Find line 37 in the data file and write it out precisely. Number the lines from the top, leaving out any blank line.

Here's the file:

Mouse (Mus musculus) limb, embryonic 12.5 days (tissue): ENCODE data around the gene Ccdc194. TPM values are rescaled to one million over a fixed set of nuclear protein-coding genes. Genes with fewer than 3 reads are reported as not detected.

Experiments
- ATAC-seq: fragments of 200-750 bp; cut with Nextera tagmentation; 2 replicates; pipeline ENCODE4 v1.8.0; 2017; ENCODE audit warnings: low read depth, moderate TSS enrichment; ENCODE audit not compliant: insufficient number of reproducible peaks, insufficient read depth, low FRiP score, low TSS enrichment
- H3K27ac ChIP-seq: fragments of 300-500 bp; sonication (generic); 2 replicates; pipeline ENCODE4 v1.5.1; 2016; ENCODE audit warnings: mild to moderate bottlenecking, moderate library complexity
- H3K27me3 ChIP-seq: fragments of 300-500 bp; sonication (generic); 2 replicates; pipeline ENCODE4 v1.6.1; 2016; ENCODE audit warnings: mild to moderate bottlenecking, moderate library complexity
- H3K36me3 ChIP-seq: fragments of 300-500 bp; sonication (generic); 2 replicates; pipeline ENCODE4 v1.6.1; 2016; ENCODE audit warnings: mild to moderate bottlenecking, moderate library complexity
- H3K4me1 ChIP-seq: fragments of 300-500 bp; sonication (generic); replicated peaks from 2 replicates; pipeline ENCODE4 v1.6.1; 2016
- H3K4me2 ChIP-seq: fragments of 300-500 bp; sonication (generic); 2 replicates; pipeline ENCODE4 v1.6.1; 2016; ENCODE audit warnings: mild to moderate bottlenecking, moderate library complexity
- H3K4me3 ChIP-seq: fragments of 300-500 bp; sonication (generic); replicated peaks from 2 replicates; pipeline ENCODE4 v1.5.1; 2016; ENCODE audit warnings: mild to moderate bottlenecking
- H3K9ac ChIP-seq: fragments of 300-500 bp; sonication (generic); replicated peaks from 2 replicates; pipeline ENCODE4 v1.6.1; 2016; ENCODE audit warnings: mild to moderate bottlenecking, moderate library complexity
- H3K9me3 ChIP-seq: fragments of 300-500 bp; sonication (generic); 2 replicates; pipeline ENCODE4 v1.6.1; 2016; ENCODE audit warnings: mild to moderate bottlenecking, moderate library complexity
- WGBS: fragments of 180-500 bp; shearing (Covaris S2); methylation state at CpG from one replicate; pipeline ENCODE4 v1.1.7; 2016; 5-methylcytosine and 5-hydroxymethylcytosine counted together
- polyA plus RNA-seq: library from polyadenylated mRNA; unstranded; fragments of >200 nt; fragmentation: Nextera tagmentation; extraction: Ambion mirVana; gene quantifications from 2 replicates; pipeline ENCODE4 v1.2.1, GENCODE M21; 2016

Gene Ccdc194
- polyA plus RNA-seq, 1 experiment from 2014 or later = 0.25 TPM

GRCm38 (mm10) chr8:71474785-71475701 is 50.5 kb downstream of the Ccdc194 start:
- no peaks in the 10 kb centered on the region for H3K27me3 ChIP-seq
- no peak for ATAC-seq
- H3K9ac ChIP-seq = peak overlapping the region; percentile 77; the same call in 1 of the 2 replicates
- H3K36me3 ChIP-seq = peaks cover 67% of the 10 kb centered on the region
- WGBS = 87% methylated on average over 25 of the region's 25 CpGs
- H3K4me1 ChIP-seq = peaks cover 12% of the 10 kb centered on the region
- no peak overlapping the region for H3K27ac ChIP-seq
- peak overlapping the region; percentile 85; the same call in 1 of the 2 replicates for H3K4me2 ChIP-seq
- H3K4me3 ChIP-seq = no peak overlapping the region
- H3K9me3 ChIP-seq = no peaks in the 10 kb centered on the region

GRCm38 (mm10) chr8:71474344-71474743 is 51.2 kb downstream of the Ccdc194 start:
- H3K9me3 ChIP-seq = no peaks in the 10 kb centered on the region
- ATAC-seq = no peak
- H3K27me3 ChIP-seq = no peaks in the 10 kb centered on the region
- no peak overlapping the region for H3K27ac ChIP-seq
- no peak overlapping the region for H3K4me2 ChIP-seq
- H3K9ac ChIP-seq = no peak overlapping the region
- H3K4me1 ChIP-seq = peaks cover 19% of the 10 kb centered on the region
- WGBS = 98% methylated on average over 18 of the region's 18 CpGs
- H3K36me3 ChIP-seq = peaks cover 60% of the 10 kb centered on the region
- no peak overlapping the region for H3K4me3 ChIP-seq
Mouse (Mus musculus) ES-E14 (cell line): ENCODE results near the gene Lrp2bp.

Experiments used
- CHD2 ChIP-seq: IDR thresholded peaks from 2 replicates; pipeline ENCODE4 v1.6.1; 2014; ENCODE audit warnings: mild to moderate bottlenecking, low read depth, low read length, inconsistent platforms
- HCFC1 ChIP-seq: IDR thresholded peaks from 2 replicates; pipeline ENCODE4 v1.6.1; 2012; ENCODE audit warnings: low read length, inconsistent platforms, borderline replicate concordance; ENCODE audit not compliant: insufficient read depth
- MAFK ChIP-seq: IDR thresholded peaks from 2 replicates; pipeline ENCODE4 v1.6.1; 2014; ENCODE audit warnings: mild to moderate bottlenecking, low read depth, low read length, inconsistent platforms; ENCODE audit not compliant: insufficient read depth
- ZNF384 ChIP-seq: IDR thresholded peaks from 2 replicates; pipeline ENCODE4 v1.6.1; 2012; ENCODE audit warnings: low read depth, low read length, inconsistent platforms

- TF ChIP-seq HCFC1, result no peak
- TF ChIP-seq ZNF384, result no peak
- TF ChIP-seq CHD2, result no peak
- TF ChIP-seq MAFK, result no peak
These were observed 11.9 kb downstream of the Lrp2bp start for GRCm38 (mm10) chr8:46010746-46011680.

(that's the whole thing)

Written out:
- no peak overlapping the region for H3K4me3 ChIP-seq